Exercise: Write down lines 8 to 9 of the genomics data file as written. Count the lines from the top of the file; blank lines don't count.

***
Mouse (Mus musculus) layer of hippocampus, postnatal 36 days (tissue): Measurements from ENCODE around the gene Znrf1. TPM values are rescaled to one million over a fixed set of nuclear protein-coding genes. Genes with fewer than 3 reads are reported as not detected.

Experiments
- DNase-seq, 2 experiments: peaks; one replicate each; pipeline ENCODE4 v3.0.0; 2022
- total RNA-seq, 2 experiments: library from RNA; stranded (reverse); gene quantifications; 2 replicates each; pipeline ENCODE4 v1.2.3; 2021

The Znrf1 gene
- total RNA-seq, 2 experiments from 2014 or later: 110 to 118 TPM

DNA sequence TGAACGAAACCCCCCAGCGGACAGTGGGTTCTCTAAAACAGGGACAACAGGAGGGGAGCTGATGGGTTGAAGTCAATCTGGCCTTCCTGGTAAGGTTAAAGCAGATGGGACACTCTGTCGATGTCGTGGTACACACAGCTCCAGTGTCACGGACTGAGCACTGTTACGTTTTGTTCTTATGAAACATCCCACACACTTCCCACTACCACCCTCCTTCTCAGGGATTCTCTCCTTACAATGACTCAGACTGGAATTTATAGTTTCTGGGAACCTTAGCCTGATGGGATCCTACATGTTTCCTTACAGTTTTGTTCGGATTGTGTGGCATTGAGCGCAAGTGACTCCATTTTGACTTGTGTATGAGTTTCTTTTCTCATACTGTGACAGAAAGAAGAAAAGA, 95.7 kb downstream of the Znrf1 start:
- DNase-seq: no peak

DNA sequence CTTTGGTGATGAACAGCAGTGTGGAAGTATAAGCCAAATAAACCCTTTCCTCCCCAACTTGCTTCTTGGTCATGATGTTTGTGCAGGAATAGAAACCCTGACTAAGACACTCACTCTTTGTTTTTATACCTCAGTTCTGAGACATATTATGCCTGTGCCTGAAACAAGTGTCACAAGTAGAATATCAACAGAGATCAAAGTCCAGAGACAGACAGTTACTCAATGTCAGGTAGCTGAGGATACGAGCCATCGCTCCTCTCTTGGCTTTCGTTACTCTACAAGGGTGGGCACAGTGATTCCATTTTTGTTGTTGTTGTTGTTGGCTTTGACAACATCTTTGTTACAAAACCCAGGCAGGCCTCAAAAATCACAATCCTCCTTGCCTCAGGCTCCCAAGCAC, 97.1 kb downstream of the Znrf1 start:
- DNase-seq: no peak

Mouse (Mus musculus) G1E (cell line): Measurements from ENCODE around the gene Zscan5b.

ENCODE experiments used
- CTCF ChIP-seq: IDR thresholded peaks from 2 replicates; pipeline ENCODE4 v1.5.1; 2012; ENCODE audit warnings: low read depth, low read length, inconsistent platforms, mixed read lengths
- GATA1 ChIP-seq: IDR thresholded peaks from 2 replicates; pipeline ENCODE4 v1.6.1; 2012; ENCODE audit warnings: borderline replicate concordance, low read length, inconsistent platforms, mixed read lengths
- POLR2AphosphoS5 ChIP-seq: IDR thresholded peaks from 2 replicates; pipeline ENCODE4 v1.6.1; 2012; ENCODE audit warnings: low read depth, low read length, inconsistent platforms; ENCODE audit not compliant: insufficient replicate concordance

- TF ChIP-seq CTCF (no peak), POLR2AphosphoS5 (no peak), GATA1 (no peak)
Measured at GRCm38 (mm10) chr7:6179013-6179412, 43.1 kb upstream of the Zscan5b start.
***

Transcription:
- DNase-seq: no peak

DNA sequence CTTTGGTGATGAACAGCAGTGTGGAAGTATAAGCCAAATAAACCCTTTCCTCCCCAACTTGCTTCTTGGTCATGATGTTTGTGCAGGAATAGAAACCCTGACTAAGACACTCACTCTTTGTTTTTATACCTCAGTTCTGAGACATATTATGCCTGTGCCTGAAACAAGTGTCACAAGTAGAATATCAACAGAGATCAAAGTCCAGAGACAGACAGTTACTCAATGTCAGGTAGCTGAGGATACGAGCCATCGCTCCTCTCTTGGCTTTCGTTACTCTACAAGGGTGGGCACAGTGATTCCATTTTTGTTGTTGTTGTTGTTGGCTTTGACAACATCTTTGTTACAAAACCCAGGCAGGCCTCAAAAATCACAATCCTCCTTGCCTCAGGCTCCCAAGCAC, 97.1 kb downstream of the Znrf1 start: